The latest edition of Monitor, the Unit’s regular news update on constitutional issues, was published today. The Brexit vote happened more than five years ago, but many of the the worrying constitutional trends that characterised the years that immediately followed the referendum remain a part of public life. Here, in the lead article from Monitor 79, Unit Director Meg Russell and Deputy Director Alan Renwick express serious concerns about a repeated lack of parliamentary scrutiny, proposed changes to the way elections are overseen and conducted, standards in public life, the proper role of government, and the effect of all four on the perception of our public servants.
Each new issue of Monitor for the last three years has reported on torrid developments in UK constitutional politics. Brexit, the 2019 general election and COVID-19 all raised new and difficult questions about democratic governance and the balance of power between our institutions. As the political dominance of the pandemic fades, and matters tentatively approach something closer to ‘normal’, constitutional controversy nonetheless remains centre stage.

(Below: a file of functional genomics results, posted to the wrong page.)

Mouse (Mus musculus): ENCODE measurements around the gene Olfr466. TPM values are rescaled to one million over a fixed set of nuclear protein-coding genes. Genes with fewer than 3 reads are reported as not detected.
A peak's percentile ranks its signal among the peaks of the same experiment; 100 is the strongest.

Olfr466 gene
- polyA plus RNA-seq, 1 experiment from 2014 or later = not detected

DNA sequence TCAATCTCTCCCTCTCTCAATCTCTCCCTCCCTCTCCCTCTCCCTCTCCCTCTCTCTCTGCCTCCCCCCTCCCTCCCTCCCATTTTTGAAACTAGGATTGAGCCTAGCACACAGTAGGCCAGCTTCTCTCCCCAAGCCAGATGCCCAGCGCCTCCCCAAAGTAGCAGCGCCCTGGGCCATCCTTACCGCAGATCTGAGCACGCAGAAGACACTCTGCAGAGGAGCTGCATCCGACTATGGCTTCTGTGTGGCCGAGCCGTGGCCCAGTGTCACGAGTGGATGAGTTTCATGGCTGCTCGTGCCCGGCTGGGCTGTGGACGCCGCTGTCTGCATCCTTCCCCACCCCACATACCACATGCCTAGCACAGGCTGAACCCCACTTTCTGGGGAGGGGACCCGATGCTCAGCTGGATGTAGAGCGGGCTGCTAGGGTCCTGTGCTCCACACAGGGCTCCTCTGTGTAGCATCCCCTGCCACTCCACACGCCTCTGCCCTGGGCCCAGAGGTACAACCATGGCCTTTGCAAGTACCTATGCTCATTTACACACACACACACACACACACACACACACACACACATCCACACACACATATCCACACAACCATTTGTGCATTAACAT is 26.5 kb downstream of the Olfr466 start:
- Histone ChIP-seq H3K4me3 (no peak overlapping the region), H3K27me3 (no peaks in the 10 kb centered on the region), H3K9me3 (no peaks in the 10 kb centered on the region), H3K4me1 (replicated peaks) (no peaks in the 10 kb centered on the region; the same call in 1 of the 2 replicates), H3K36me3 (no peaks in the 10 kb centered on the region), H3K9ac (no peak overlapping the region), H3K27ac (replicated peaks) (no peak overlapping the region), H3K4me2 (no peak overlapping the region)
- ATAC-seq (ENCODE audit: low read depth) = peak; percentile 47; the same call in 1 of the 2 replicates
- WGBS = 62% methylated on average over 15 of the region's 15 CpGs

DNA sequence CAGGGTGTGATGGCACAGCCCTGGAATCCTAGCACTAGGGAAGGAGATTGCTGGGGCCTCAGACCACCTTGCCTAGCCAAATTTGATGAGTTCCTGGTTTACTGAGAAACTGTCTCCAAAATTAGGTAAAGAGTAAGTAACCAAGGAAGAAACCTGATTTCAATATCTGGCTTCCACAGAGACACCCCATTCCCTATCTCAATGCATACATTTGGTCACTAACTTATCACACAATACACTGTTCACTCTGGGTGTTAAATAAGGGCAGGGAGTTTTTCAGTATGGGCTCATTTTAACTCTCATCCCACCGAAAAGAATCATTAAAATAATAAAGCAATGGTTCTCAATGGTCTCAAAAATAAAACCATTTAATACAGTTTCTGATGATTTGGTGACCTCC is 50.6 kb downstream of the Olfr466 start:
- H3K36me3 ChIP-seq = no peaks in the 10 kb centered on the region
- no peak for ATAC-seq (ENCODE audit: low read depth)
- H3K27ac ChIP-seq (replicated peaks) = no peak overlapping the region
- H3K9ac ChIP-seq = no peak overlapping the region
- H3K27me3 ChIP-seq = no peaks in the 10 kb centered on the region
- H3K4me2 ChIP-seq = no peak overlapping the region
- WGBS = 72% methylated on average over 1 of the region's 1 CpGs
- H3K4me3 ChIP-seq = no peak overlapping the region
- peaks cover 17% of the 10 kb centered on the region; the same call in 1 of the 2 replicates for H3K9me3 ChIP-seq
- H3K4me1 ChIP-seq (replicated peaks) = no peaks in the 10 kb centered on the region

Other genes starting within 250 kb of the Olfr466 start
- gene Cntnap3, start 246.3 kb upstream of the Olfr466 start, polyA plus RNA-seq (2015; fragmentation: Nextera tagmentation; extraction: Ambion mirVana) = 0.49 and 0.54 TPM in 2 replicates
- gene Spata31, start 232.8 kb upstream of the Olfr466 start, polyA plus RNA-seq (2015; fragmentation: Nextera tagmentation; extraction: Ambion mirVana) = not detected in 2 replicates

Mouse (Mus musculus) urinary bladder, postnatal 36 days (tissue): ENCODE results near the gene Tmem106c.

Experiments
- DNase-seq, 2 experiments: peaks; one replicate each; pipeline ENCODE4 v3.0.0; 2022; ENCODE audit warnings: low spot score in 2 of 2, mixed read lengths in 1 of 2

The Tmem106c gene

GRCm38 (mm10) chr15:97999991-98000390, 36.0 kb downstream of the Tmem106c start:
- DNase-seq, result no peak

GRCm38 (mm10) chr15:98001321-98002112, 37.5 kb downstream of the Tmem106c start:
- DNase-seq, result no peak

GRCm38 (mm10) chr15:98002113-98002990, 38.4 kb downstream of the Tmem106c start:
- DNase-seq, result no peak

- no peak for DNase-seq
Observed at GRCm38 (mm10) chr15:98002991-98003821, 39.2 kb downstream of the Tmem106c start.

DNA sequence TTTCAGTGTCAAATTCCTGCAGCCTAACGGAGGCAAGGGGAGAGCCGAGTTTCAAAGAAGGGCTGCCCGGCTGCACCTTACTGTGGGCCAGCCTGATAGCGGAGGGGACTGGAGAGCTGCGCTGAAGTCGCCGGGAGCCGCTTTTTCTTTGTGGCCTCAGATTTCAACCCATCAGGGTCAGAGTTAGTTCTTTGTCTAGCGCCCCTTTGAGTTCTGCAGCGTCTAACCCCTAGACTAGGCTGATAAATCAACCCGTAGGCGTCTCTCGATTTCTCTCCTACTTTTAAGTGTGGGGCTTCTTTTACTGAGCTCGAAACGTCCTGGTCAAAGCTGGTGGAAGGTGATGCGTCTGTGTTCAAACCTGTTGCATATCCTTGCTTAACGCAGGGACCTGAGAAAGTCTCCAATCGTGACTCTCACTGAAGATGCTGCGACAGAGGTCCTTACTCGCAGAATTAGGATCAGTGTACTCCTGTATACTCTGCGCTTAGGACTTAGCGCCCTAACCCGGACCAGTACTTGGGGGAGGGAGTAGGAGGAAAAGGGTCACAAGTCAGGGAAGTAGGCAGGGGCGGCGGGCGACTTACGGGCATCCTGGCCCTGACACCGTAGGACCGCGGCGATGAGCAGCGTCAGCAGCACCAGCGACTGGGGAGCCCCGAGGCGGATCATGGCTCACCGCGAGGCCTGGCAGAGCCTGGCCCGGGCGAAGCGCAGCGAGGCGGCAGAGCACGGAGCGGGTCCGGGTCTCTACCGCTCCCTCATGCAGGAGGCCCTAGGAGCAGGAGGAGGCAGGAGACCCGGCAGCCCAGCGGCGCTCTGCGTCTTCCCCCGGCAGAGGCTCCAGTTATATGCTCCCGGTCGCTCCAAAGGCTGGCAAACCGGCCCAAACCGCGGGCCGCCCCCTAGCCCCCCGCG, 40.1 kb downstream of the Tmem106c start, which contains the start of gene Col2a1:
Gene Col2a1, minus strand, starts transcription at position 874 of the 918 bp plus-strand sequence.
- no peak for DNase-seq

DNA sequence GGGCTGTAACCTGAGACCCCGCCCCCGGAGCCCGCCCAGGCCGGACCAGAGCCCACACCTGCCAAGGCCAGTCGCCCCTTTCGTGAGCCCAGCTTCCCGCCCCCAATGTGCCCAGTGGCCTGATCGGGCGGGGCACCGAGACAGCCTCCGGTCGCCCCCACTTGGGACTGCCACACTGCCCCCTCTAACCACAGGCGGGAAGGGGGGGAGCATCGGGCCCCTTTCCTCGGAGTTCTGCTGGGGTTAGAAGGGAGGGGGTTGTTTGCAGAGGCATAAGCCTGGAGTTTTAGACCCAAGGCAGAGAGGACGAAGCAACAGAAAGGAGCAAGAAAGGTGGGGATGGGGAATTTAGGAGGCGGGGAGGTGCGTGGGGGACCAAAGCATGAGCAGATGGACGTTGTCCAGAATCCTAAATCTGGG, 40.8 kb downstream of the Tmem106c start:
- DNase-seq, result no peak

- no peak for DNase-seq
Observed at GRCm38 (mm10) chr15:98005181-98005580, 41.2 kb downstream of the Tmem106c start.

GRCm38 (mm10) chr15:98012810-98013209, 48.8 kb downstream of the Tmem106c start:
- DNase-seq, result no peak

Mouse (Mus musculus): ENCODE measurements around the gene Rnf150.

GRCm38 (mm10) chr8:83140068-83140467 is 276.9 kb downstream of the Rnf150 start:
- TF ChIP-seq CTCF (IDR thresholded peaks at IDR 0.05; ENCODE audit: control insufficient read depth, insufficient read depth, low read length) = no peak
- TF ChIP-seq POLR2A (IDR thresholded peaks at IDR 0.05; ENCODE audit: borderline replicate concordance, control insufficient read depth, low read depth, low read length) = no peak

A major question raised in the previous Monitor, and bubbling for some time before that, is whether the UK is witnessing a kind of ‘democratic backsliding’, whereby elected politicians gradually dismantle the checks and balances that constrain their power. The UK government’s legislative programme, and its wider activities as reported in this issue, have done little to soothe those fears. A valuable new online tracker, launched in October by the Public Law Project, allows for systematic exploration of constitutional developments throughout the period of the Johnson government.
The action that achieved greatest cut-through was the government’s extraordinarily ill-judged attempt to change how allegations of misconduct against MPs are dealt with, in response to dissatisfaction with the outcome of a given case – that of Conservative former cabinet minister Owen Paterson. The mechanism proposed for the review – a Commons committee with a government majority – was also entirely inappropriate. The ensuing controversy was still raging as Monitor went to press.